“Our language has wisely sensed these two sides of man’s being alone,” observes Paul Tillich. “It has created the word ‘loneliness’ to express the pain of being alone. And it has created the word ‘solitude’ to express the glory of being alone.”
Once a spiritual discipline, silence is now more likely to be viewed as the uncomfortable penalty for those who do not have enough to do. It is rare to enter a coffee shop or store that doesn’t have music playing. Our phones provide an endless torrent of notifications. Vocation and family call for our attention. And, on top of everything, we feel the pangs of a disquieted soul searching for fulfillment in anything that captures our heart’s imagination.
Michael Fishbane explores the ancient discipline of silence in his book on Jewish theology, Sacred Attunement. Fishbane clarifies the difference between a simple lack of noise and the kind of silence where the soul finds renewal:
There are two kinds of silence. One of these is natural silence, and is characterized by the absence of noise. It is a modulation, a diminishment, a negative valence. The other kind of silence is spiritual, and is characterized by potentiality and anticipation. We sense this every time we watch a conductor or an ensemble gesture slightly just prior to the production of a sound; and we also sense it during moments of self-collection and focus, before something of significance is said to another person.
How can we hear the whispers of the Spirit without the cloister of silence? It is through the process of quieting our souls that we discover the true longings, idols, joys, and pains of our hearts. As we try to quiet our minds we observe where they drift—family issues, stress from our workplace, the desire for a new purchase—each mental journey offers an opportunity to pray.
As we offer up our stresses, celebrate our joys, and cultivate trust in our pain we find restorative silence. For the Christian the goal is emptying for the sake of being filled. “Silence frees us from the need to control others,” says Richard Foster, in Freedom of Simplicity. The same could be said for our need to control our own lives. Foster continues:
One reason we can hardly bear to remain silent is that it makes us feel so helpless. We are accustomed to relying upon words to manage and control others. A frantic stream of words flows from us in an attempt to straighten others out. We want so desperately for them to agree with us, to see things our way. We evaluate people, judge people, condemn people. We devour people with our words. Silence is one of the deepest Disciplines of the Spirit simply because it puts the stopper on that.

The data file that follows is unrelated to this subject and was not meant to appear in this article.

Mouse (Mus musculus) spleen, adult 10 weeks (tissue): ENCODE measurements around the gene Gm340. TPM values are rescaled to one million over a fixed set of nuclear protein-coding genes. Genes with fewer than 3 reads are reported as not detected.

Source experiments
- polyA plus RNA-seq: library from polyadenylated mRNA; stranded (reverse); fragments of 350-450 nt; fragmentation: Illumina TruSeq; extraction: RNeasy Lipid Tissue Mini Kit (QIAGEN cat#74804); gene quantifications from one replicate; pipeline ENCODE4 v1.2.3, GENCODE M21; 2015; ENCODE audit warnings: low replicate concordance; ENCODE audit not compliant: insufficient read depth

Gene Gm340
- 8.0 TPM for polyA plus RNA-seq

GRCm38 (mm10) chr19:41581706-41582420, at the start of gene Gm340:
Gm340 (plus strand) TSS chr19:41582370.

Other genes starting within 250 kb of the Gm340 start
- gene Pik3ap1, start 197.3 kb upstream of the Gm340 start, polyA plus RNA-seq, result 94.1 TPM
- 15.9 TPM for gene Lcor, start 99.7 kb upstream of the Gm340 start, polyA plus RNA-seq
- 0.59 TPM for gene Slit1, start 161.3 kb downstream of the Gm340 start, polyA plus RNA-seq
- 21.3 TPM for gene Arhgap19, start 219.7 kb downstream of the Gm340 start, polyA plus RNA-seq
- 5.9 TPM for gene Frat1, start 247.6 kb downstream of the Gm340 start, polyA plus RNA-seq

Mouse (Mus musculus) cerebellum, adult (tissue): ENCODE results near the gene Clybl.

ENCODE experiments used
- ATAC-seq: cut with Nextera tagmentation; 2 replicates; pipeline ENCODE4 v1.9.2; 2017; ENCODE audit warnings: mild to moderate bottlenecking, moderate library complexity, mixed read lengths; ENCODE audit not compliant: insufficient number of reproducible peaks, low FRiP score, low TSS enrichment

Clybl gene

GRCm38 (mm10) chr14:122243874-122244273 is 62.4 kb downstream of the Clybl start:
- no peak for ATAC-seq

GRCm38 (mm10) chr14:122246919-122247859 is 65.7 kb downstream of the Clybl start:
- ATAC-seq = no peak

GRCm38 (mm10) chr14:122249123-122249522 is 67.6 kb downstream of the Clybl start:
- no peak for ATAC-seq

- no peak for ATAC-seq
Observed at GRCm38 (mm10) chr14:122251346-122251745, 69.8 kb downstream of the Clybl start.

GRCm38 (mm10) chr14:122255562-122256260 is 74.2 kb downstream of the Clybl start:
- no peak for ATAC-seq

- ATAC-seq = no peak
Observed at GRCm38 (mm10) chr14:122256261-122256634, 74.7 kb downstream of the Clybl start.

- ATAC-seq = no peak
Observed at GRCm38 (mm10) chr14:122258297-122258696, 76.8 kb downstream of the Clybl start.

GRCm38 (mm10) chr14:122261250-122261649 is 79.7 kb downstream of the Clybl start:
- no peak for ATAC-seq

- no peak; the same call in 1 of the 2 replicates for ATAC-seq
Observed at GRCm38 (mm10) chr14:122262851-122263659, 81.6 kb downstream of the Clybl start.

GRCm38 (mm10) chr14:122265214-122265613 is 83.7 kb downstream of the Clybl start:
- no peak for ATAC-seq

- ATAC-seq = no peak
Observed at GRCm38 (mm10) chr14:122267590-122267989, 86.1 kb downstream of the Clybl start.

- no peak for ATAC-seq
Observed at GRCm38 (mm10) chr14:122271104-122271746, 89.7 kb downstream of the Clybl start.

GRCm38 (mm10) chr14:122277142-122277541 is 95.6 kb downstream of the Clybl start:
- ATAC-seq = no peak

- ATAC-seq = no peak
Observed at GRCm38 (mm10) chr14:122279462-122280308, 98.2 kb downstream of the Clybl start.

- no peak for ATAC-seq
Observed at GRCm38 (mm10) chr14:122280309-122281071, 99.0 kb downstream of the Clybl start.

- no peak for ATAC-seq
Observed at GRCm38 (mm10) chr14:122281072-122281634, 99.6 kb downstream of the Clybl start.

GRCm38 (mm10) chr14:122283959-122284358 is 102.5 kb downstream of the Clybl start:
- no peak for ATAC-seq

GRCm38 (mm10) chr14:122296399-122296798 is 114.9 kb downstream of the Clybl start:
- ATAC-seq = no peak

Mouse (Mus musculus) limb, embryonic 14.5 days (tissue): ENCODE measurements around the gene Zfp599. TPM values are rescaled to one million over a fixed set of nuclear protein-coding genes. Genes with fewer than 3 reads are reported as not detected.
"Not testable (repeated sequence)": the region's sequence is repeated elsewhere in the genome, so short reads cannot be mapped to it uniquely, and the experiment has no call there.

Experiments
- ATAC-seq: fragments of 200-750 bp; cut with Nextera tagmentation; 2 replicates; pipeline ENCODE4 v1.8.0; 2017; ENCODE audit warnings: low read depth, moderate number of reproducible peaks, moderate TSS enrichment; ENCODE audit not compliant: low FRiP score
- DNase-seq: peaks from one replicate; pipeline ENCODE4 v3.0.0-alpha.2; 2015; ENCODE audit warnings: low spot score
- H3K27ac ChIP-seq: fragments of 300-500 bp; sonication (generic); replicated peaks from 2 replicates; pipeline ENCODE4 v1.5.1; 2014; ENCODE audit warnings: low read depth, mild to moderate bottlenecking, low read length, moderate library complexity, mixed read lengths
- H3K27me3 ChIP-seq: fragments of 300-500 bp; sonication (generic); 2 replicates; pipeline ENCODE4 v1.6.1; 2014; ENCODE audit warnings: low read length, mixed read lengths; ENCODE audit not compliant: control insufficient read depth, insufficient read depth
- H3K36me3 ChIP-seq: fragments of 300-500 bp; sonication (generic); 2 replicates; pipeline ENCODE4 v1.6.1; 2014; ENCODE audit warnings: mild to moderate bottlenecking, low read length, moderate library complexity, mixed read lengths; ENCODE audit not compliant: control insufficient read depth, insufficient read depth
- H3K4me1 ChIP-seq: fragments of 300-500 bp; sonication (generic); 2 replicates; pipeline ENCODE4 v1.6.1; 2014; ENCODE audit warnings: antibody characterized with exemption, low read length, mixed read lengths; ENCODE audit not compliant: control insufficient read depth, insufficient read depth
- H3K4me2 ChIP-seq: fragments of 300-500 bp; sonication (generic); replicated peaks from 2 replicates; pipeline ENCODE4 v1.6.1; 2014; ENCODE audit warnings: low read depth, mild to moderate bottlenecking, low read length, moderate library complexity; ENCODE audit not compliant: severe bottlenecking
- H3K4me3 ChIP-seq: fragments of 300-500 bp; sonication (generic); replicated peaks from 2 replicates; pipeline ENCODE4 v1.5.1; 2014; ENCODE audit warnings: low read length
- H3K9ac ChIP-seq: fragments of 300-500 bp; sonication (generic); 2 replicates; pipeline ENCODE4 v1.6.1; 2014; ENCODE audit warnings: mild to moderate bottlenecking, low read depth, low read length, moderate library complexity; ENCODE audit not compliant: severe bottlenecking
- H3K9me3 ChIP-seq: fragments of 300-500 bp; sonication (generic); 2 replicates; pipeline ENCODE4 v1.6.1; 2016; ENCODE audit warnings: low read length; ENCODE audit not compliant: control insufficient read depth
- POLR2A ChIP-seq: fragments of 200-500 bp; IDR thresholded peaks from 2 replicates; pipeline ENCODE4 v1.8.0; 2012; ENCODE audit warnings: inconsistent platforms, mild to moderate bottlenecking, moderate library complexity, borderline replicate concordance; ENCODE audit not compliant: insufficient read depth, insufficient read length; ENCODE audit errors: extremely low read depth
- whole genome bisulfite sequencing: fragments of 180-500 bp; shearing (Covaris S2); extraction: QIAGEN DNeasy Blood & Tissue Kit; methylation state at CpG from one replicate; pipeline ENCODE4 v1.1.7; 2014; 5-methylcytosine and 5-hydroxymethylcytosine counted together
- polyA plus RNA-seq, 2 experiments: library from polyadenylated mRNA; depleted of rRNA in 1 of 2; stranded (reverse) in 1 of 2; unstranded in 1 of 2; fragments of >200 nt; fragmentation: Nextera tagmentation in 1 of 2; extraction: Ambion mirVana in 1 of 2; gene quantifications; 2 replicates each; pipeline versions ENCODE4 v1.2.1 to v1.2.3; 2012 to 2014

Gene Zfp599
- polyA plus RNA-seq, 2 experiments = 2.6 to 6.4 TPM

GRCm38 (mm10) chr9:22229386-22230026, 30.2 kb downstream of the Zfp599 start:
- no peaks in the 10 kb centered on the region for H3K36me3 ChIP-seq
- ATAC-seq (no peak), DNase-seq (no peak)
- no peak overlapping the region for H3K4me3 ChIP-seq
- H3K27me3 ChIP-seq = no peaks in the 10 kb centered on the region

More than just how we interact with others, silence changes the posture of our own soul. “Indeed, solitude and silence are powerful means to grace,” observes Dallas Willard, in Spiritual Disciplines, Spiritual Formation and the Restoration of the Soul. “But we must choose these disciplines. God will, generally speaking, not compete for our attention.” Willard explains the benefits of cultivating restorative silence:
If we will not withdraw from the things that obsess and exhaust us into solitude and silence, he will usually leave us to our own devices. He calls us to ‘be still and know.’ To the soul disciplined to wait quietly before him, to lavish time upon this practice, he will make himself known in ways that will redirect our every thought, feeling and choice. The body itself will enter a different world of rest and strength. And the effects of solitude and silence will reverberate through the social settings where one finds oneself.
In this way the fulfillment, joy, and meaning we long for are not found in adding more noise, but in resting from the things outside of God that clamor for our attention. Silence is a habit of rest—drawing us back to the practice of the Sabbath day.
“Sabbath is a declaration of freedom,” Timothy Keller asserts in his article, Wisdom and Sabbath Rest. “Sabbath is about more than external rest of the body; it is about inner rest of the soul. We need rest from the anxiety and strain of our overwork, which is really an attempt to justify ourselves—to gain the money or the status or the reputation we think we have to have.”
The “glory of being alone,” to use Tillich’s words, isn’t found in ourselves, but in uniting ourselves with the peace of Christ. There we find what the noise of the world is insufficient to provide. There the faithful are renewed, according to Isaiah’s prophecy, “In repentance and rest is your salvation, in quietness and trust is your strength.”
The Weekend Reading List
- Silence is Praise by Erica Brown, for OnFaith.
- Spiritual Disciplines, Spiritual Formation and the Restoration of the Soul by Dallas Willard for The Journal of Psychology and Theology.
- Wisdom and Sabbath Rest by Timothy Keller, for Q.